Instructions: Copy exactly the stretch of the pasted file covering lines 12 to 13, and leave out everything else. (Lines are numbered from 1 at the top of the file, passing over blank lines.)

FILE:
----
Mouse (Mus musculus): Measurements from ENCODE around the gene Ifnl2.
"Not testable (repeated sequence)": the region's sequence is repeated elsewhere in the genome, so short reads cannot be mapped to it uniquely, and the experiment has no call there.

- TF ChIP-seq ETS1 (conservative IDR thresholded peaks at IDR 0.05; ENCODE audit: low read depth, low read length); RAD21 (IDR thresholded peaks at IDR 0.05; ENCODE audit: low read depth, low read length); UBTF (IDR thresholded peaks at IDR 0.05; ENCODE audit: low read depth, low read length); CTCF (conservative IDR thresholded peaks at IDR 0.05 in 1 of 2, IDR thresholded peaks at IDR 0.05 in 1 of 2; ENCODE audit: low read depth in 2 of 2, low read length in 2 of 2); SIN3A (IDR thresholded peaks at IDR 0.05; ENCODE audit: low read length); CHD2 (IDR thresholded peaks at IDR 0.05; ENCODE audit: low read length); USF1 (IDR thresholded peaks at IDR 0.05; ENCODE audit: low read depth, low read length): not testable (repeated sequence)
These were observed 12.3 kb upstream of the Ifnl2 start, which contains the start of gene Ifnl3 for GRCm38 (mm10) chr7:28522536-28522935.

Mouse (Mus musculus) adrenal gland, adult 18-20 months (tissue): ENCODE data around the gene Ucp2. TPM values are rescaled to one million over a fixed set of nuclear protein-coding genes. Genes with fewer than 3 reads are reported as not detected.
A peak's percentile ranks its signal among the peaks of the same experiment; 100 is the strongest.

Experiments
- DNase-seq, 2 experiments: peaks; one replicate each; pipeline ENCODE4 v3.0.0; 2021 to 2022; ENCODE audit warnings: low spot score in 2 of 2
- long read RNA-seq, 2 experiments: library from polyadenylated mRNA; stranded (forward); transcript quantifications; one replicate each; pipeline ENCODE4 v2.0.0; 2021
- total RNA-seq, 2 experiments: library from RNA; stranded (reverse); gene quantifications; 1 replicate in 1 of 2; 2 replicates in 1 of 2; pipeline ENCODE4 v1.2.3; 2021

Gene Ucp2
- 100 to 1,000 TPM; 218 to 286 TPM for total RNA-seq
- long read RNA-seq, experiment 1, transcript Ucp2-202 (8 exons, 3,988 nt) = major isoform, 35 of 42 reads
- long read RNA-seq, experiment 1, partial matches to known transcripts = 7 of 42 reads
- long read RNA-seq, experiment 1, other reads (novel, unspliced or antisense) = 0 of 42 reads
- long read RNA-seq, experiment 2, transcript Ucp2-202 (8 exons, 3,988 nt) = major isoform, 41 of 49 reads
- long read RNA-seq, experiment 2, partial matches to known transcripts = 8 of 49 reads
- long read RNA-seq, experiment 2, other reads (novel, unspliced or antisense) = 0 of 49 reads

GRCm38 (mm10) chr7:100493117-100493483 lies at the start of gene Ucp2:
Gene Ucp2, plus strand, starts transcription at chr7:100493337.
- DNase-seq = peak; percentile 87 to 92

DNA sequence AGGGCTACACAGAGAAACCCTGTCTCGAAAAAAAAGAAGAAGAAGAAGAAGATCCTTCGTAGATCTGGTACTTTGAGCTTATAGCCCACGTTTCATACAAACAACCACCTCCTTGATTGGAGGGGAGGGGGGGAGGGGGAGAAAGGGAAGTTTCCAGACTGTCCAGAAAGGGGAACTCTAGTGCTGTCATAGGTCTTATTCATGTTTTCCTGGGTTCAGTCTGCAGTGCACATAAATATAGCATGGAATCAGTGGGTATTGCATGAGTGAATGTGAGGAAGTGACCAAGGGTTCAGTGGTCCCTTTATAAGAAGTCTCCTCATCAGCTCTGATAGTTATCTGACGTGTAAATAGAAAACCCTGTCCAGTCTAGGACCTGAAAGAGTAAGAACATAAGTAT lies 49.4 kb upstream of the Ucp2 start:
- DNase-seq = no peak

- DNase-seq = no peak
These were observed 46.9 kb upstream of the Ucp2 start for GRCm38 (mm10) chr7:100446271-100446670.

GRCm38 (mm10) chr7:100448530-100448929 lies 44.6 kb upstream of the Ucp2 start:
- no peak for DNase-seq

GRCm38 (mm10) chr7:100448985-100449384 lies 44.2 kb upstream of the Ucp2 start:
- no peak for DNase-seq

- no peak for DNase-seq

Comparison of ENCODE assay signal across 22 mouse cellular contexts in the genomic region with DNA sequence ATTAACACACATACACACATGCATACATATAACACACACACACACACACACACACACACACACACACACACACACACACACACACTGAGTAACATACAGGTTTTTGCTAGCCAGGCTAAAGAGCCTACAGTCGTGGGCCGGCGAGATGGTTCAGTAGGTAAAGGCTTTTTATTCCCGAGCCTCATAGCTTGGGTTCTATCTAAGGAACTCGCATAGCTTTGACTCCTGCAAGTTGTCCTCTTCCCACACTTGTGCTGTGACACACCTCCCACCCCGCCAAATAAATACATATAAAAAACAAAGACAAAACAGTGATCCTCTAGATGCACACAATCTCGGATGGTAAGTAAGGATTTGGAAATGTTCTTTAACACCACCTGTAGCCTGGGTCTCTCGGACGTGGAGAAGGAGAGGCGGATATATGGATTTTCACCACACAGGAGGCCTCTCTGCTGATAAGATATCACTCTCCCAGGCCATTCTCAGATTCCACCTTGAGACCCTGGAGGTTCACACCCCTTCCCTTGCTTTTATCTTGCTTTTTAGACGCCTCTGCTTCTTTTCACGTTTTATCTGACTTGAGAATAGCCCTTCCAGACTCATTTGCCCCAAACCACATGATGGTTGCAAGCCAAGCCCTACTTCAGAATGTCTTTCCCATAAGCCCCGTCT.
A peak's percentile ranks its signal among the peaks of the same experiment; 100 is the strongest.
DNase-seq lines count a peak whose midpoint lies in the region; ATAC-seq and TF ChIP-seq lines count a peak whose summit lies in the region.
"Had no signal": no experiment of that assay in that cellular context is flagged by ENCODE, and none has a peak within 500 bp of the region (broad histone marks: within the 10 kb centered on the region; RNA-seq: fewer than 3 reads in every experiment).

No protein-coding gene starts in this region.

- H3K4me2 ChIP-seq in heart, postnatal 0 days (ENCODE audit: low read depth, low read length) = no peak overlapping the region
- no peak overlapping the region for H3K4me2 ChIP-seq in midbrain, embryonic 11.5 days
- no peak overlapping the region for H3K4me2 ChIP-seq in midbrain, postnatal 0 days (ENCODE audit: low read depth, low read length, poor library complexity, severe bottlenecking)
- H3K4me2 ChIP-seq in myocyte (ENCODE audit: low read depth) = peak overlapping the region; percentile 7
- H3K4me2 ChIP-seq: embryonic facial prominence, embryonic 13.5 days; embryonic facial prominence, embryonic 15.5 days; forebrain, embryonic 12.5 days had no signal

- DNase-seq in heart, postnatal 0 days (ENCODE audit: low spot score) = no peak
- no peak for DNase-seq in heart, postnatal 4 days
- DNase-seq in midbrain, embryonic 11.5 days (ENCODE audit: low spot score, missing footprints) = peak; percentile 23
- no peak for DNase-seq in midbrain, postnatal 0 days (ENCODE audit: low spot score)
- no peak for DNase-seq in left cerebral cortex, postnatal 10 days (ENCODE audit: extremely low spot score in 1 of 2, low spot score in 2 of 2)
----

- 100 to 1,000 TPM; 218 to 286 TPM for total RNA-seq
- long read RNA-seq, experiment 1, transcript Ucp2-202 (8 exons, 3,988 nt) = major isoform, 35 of 42 reads